A dedicated GPS is designed to do nothing except provide you with navigation, whereas a smartphone is juggling many other things at the same time. The dedicated system, in general, is going to have more features and options for personalization than the smartphone app. On the other hand, most people today already have a smartphone of some kind in their pockets right now, giving them access to basic navigation without needing to invest in any additional equipment. That also leads to another advantage that smartphones have over dedicated GPS devices: Your phone is likely already always with you, whereas you have to make an effort to remember to grab the GPS if you are using it anywhere other than your regular vehicle.
Another point of difference is battery life. Because a dedicated GPS is only doing one thing, and doesn’t need to connect to cell towers, look for WiFi, notify you of Facebook comments or do anything else other than tell you where the next turn is, it uses a great deal less power. Depending on the make and model of the GPS, a single charge could be enough to get you to your final destination with no issues. A smartphone, on the other hand, is often doing all of those things and more, and power is an expensive commodity. Again, depending on the model, using the phone as a GPS could drain the battery in a matter of hours.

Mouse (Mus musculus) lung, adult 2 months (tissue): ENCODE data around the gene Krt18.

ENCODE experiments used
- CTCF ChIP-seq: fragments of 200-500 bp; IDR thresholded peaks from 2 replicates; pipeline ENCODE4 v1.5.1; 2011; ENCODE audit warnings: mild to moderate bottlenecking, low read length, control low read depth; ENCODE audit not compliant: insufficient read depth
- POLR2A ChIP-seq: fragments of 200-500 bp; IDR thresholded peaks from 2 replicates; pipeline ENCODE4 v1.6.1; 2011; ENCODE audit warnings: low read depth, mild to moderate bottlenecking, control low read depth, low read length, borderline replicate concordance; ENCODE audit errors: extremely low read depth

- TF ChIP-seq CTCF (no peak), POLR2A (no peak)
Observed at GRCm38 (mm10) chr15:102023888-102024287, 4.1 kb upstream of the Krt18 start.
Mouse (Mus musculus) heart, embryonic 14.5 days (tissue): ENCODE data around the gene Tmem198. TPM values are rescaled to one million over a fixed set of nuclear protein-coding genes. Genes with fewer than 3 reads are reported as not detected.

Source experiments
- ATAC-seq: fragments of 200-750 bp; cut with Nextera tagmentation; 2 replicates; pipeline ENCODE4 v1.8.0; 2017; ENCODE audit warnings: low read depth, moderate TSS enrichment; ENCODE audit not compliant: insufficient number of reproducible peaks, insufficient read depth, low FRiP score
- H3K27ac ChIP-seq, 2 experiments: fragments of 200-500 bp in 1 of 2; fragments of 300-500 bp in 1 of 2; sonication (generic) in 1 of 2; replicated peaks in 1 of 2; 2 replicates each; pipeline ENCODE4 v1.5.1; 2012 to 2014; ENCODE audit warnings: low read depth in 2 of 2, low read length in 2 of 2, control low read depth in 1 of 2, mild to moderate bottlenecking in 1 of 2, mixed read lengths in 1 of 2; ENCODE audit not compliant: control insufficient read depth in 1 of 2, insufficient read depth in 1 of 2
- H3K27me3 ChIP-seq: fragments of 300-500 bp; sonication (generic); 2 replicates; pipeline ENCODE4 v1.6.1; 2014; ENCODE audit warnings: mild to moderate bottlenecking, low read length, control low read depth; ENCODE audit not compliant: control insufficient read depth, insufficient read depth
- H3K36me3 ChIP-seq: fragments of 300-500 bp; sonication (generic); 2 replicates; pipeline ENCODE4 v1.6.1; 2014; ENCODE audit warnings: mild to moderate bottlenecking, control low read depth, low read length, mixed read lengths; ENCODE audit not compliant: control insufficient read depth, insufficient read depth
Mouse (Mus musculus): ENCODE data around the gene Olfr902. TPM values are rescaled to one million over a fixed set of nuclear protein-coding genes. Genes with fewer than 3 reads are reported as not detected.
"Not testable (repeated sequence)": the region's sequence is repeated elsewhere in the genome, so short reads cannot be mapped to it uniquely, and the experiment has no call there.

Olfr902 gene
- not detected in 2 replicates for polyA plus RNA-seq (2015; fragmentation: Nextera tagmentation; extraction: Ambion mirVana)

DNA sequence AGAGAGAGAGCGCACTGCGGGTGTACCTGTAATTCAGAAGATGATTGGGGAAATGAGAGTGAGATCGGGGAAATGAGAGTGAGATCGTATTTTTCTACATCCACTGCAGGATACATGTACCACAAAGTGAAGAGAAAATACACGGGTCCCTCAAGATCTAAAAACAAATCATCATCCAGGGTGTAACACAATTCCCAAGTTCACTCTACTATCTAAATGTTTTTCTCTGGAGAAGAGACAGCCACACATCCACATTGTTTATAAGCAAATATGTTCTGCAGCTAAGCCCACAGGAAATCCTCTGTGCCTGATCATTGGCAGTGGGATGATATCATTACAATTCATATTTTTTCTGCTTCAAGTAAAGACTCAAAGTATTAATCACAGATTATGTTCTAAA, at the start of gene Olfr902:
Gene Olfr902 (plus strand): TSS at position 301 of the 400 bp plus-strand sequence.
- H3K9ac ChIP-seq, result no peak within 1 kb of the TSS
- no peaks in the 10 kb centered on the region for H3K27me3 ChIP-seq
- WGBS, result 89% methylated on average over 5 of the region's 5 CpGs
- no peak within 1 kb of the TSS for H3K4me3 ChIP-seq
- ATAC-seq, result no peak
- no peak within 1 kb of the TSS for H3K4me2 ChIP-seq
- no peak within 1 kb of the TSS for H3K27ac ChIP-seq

More About GPS Smartphone Apps
However, to make up for that, smartphone apps are going to offer the most up-to-date maps of any of the options, with the apps often connected to the cloud and updating every time you start the app. They also tend to have access to the widest range of points of interest such as restaurants or shops along your route, and rather than just give you an address, a smartphone will let you find the business’ Website, call them, read reviews, etc.